February 23, 2012 5:00 AM | John Polson
If you've dabbled in Xbox Live Indie Games, then you'll no doubt have crossed paths with Silver Dollar Games. This is a development team that doesn't take itself very seriously, and has released games with titles such as Try Not To Fart and Shoot or Date.
"We really enjoy making our games, even though we know some people explode with rage at the sight of some of them," explains Silver Dollar's Jon Flook to Gamasutra.
"We don't have a reputation for making games like Homeless, Sins of the Flesh and Fatal Seduction [all XBLIG releases from Silver Dollar] as those games remain unnoticed. These forgotten games represent our thoughts and ideas."
He continues, "We've heard people say things like 'I think Silver Dollar Games must lend their account out to their friends who just put crap on there... People can't seem to believe that someone could make a game like Blow and then follow it up with a joke like You Will Buy This Terrible Game."
"To be frank, we feel we're relatively unknown anyway. We enjoy making silly games and the reputation that goes along with that is OK with us, as long as people are having fun or getting a laugh from our games."
Some may question why Silver Dollar continues to target the XBLIG platform, given the poor sales and support associated with it. Flook suggests that XBLIG is a great place for throwing ideas out there and seeing what sticks.
"We really believe that Xbox is a great place to experiment with new, exciting ideas. If you look in the comments of our blog you'll see some saying that our blog isn't XBLIG specific and it could be applied to PC or iOS as well."
"That may be true, we're not experienced with other markets. Nevertheless, Xbox Live Indie Games is a very cool place for amateurs to explore new ideas."
However, Flook hopes that the studio's next upcoming title, One Finger Death Punch, will be the release that allows his team to start exploring other markets such as PC and Windows Phone.
With One Finger Death Punch, the team hopes to recreate the action from classic kung fu films as a 2D side-scrolling action game.
"We're extremely amateur and wouldn't be able to do this kind of game in a 3D environment," he admits. "With that in mind we still thought we could accomplish everything we wanted in a kung fu game in a 2D environment."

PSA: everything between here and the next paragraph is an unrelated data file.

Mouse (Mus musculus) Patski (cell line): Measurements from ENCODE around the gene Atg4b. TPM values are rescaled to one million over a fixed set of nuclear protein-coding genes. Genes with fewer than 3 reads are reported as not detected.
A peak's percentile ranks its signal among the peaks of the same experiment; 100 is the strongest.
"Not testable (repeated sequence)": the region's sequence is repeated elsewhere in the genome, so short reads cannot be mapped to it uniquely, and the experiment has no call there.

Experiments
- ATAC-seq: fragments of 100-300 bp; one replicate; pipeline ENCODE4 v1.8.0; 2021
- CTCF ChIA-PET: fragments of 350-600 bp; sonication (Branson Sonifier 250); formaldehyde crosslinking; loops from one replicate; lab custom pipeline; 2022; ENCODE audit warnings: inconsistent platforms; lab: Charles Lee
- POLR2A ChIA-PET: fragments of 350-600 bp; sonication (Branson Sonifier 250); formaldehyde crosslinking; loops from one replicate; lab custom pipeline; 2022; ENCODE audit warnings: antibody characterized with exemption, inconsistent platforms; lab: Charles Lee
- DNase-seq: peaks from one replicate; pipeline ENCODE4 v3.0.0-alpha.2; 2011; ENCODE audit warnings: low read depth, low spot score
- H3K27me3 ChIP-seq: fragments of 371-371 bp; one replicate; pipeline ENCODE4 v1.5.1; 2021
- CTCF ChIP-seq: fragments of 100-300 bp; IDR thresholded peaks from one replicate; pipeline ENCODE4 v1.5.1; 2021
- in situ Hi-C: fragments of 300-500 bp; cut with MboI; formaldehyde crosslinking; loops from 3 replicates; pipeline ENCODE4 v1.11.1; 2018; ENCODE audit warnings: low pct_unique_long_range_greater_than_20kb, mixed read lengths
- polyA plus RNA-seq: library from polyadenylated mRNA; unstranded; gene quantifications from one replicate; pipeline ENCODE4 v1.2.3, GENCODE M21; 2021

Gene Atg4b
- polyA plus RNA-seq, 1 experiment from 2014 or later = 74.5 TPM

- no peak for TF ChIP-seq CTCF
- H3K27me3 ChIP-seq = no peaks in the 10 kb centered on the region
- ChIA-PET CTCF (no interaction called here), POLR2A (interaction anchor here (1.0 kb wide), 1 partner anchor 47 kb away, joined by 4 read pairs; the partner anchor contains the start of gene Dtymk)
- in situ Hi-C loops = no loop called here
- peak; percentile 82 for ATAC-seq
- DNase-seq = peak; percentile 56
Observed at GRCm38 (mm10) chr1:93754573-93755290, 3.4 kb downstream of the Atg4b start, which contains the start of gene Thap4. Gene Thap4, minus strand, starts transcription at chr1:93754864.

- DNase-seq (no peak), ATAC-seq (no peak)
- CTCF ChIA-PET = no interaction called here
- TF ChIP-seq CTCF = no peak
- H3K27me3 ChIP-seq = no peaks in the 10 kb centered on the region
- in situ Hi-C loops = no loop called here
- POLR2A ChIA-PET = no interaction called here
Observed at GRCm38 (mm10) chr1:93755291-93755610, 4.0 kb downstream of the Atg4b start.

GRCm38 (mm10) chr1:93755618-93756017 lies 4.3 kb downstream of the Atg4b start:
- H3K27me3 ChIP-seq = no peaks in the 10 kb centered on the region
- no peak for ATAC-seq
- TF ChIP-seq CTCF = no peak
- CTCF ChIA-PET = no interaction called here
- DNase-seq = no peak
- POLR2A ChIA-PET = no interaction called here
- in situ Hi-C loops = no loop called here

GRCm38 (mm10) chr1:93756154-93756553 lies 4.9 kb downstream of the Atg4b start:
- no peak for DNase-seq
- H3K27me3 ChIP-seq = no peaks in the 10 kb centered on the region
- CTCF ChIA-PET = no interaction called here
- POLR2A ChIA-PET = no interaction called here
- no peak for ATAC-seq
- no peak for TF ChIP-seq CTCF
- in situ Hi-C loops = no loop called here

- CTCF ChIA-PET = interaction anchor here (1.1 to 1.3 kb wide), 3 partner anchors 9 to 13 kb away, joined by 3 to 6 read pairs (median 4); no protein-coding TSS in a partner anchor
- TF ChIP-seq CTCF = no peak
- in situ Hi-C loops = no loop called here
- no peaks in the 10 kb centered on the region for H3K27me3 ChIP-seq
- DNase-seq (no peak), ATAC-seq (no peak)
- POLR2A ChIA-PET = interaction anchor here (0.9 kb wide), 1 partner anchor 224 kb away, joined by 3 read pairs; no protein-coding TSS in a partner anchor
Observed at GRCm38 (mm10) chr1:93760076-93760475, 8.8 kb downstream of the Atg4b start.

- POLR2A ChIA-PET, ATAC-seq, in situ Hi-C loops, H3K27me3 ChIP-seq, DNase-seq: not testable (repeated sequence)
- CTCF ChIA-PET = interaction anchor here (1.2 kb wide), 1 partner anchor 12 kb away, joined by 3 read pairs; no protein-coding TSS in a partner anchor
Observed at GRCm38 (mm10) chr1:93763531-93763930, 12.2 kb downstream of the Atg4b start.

Initially, the team watched classic scenes from kung fu films on YouTube, and attempted to recreate moves from these clips. However, Flook explains that while it "looked really cool, unfortunately our game was frustrating and simply not fun."
Through experimentation, his team realized that every move they put into the game had to result in a fun feel, while also giving the impression of intense kung fu action.
"Any idea that sounded cool, but didn't result in an instant gratifying experience wasn't right for us," he notes. "Our limitations are truly boundless when it comes to imagination, but everything we do is limited by the game's innate ability to be fun."
The XBLIG platform pulls in an audience that demands instant satisfaction, suggests Flook, and therefore the controls need to be intuitive straight away, with minimal instructions or tutorials.
"The fun has to come naturally. This natural fun limits many new concepts from being made easily. I say 'easily' because we have tried to do some new things with this game despite how difficult it has been along the way. We spent many hours making sure that what is new and possibly confusing, seems intuitive and easy to learn."
One Finger Death Punch will feature stickman visuals, as Silver Dollar is looking to focus more on the gameplay and the sheer number of animations is can force into the title, without having to worry about how it all looks in motion.
"Just because something is using stickman animations doesn't necessarily mean it's not going to be visually pleasing," Flook tells us. "That's what we're hoping anyway!"
However, if the game turns out to be successful, the team will be looking to upgrade some of the visuals, although the stickman will stay.
"The player's character already has 500+ animations, and that's not including the enemies," he notes. "Unfortunately we'd never be able to afford properly drawn animations for this game. We're still proud of what we accomplished using stickmen though."
[This post originally appeared on Gamasutra, written by Mike Rose.]